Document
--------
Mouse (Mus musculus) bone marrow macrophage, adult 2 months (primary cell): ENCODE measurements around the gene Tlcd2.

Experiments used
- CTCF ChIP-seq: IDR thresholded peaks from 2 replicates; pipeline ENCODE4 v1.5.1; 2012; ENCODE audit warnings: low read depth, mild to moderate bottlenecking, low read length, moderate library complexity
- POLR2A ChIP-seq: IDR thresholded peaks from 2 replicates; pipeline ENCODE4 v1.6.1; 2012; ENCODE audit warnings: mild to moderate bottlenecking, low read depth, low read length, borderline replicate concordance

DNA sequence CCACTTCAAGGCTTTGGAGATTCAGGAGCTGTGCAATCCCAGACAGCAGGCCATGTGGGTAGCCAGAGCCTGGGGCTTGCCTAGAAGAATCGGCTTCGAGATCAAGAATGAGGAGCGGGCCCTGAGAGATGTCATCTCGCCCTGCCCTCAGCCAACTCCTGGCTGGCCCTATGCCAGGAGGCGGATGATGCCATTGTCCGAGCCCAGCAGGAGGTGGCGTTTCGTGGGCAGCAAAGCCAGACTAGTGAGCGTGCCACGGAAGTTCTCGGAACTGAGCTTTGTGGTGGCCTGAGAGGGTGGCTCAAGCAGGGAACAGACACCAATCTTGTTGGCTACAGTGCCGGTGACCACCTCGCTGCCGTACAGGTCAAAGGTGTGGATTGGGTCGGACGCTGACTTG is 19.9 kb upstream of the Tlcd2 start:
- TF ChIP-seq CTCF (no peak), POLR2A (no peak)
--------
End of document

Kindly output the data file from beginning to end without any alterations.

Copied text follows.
Mouse (Mus musculus) bone marrow macrophage, adult 2 months (primary cell): ENCODE measurements around the gene Tlcd2.

Experiments used
- CTCF ChIP-seq: IDR thresholded peaks from 2 replicates; pipeline ENCODE4 v1.5.1; 2012; ENCODE audit warnings: low read depth, mild to moderate bottlenecking, low read length, moderate library complexity
- POLR2A ChIP-seq: IDR thresholded peaks from 2 replicates; pipeline ENCODE4 v1.6.1; 2012; ENCODE audit warnings: mild to moderate bottlenecking, low read depth, low read length, borderline replicate concordance

DNA sequence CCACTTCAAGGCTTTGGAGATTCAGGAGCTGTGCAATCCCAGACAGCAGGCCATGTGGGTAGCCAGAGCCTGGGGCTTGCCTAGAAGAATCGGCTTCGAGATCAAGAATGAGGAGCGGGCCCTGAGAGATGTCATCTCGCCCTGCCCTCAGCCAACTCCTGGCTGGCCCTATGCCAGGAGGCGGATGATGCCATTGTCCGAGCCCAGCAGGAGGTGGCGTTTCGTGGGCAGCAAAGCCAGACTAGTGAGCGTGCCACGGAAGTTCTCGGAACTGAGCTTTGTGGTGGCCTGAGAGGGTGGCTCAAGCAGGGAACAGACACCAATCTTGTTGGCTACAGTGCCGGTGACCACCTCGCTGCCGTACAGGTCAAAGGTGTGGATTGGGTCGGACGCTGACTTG is 19.9 kb upstream of the Tlcd2 start:
- TF ChIP-seq CTCF (no peak), POLR2A (no peak)